Soledad Barrio & Noche Flamenca
San Francisco, CA
February 14, 2017
by Rita Felciano
copyright © 2017 Rita Felciano
We probably didn't need a supertitle declaring a newly appointed ruler's desire to "make Thebes great again" to hear echoes. Throughout its eighty minutes this re-conception of Sophocles' "Antigone" periodically sent shivers through Z Space, San Francisco's cavernous warehouse theater where wails and stomping feet disappeared into the surrounding vastness. Maybe only Jean Anouilh's 1944 version, created during the darkest days of France's Nazi occupation, called up more resonance. Yet female strength speaking truth to power is not exactly outdated history. Martín Santangelo's passionately envisioned, superbly performed "Antigona" has a few missteps in terms of length and in Haemon's (Juan Ogalla) weakly drawn character, his impressive, lengthy zapateado not withstanding. (You can partly blame Sophocles for that). Still, this "Antigona," first presented in 2015, is a masterful realization of what might be seen as one extended cante jondo.
Noche Flamenco in "Antigona" Photo: Chris Bennion
I have always wondered why Sophocles wrote "Antigone" as the first of the Theban trilogy when chronologically, it should have been the last. Antigone has survived as an icon of female empowerment but also as a deeply conservative woman who held the laws of the gods and family above expediency. Santangelo digs deep into the myth, setting loose large theatrical forces, none more so than Soledad Barrio's heroine. The choreography relies heavily on heelwork which hammers incessantly. Santangelo is not the first director who works within "world dance" traditions to step into narrative -- Kathak, Balinese and Korean dance come to mind -- but "Antigona" must be one of the most successful ones in the way it bridges theater and dance.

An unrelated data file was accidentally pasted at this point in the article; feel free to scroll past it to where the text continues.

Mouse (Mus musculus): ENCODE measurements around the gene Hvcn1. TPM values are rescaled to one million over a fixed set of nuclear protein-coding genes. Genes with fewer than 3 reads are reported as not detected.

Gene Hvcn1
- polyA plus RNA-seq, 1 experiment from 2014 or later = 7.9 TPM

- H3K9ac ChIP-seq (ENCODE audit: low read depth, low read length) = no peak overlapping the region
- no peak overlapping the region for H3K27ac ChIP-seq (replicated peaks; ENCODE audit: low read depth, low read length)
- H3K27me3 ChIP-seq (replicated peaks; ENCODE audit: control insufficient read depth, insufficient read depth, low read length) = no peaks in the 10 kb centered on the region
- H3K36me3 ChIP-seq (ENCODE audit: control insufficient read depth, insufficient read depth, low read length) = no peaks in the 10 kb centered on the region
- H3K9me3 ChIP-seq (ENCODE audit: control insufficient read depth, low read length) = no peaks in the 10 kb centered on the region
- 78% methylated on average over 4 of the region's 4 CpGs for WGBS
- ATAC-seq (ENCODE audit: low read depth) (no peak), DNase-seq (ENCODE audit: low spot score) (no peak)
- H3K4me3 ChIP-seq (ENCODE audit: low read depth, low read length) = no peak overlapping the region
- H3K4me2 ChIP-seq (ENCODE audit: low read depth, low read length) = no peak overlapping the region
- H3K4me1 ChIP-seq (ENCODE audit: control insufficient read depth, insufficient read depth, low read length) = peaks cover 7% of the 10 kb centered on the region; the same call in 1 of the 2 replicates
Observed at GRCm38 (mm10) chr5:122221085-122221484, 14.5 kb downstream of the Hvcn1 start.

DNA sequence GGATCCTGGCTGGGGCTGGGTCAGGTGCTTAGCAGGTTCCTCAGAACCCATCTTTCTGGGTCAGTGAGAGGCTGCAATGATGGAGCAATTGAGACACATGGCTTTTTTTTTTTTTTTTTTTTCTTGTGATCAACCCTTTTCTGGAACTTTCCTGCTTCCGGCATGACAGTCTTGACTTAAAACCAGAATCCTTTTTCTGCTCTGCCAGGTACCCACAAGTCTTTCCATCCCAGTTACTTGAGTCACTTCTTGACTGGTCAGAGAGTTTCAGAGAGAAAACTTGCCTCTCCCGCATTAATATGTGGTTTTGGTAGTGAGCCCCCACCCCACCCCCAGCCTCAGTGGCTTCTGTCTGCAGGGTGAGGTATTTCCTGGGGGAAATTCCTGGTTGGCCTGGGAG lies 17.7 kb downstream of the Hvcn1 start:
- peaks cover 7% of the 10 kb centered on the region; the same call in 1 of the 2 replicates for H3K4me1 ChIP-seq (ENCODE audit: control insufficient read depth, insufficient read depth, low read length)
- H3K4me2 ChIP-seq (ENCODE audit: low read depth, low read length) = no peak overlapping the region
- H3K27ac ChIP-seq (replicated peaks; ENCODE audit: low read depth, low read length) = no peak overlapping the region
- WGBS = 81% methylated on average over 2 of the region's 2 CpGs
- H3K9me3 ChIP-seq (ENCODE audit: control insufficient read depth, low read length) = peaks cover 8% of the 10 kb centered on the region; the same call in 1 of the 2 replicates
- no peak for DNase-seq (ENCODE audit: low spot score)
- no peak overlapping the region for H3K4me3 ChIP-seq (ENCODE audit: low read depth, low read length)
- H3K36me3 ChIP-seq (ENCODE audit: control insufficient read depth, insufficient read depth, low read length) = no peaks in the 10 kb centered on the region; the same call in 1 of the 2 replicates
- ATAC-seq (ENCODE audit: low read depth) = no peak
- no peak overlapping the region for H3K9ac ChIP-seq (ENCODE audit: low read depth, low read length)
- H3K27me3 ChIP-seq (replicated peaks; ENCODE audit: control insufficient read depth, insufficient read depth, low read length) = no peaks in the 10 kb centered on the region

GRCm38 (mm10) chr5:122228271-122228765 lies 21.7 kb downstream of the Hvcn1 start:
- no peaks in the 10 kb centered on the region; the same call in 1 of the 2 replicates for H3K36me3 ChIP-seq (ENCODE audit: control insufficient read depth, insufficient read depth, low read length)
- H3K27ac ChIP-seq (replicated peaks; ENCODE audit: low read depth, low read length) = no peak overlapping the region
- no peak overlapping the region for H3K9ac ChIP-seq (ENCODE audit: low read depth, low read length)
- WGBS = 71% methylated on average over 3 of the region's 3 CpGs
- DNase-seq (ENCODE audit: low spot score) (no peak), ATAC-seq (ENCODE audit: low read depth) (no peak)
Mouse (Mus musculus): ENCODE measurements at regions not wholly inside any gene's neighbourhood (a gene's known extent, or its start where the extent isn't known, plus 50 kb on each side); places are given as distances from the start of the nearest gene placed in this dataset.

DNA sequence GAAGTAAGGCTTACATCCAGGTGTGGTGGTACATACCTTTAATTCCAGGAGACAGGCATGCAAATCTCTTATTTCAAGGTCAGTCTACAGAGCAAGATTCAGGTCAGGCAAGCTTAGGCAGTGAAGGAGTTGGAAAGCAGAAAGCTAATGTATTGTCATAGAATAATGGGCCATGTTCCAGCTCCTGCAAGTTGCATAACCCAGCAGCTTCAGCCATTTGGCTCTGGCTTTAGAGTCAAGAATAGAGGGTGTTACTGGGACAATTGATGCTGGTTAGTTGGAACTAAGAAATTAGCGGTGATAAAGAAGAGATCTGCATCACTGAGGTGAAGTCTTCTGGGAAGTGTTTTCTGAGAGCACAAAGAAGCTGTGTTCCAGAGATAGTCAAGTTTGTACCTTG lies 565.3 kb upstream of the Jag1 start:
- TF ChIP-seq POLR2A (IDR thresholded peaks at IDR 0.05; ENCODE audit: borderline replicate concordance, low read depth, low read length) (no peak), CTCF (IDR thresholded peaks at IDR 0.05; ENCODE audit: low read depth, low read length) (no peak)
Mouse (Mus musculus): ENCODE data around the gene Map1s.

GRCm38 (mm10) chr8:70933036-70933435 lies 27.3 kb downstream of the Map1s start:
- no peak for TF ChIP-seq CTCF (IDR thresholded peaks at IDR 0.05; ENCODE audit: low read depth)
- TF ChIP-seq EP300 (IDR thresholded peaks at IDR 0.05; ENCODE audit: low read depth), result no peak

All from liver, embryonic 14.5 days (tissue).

With Hades (Robert Wilson) releasing the Fates from the underworld, Santangelo opens "Antigona" on a cynical note. Master of Ceremonies (Emilio Florida, also a singer) delivers deriding snippest of probably the most dysfunctional family in history. You almost expect this "Antigona" to become satire. Yet these moments also introduce the faithful Antigona who gently guides her blinded, disgraced father (Carlos Perez Vega) towards his end. Creon (Manuel Gago) s a full of himself leather-and-boots egomaniac convinced that only he can renew Thebes; his coronation, accompanied by stomping feet and mocking kazoos, tells us differently. Yet in his confrontation with the blind philosopher/seer Tiresias, he makes forceful points for a Macciavellian type of rule. Here the law of the gods against the laws of men couldn't be spelled out more clearly.
Marina Elana (familiar to local audiences from dancing with Caminos Flamencos) gives Ismene a carefully nuanced characterization. An ordinary woman, attracted to power -- she dances the bull to Creon's toreador -- she is ultimately heart-broken by not following in her beloved Antigone's heroic steps. The trio of the younger siblings at first suggests a touch of comedy until Eteocles (hip-hop dancer Wilson) and Polyneices' (Flamenco dancer Carlos Menchaca) fulminating solos mark the differences between the brothers. Menchaca's whipping turns and one-leg balances compete with Wilson's thrusting limbs and flips. Their struggle to the death becomes a dramatic, somewhat extended duet between two genres of dancing but somehow also reminded me of two other unequal characters Mercutio and Tybalt.
At one point -- necessitated by a complicated scene change, involving a "dead" body -- Eugenio Iglesias, his head in the mask of tragedy, played a quiet, mournful guitar solo. The contrast between those empty eye sockets and the expressive music invited contemplation.
But "Antigona" would not be possible without the extraordinary performance by Barrio who gives this work a dimension that grows deeper and more otherworldly as it goes on. Powerful in her legs with footwork that is dizzying in its speed and precision, she strides along the floor as if skimming the earth. Her arms circle and rise in butterfly fingers and powerfully reach out to both humans and gods. Hers is an integrated performance that slowly moves from dutiful daughter through despair and agony to a kind madness. "Antigona's" one weakness is the 'Ode to Love' duet for Barrio and Ogalla's Haemon. We see Antigona as a woman deeply in love but the connection between the two never happens. The end includes a splendid touch of theater. After a lengthy racking solo, Barrio helps the stricken Creon up -- to take a bow.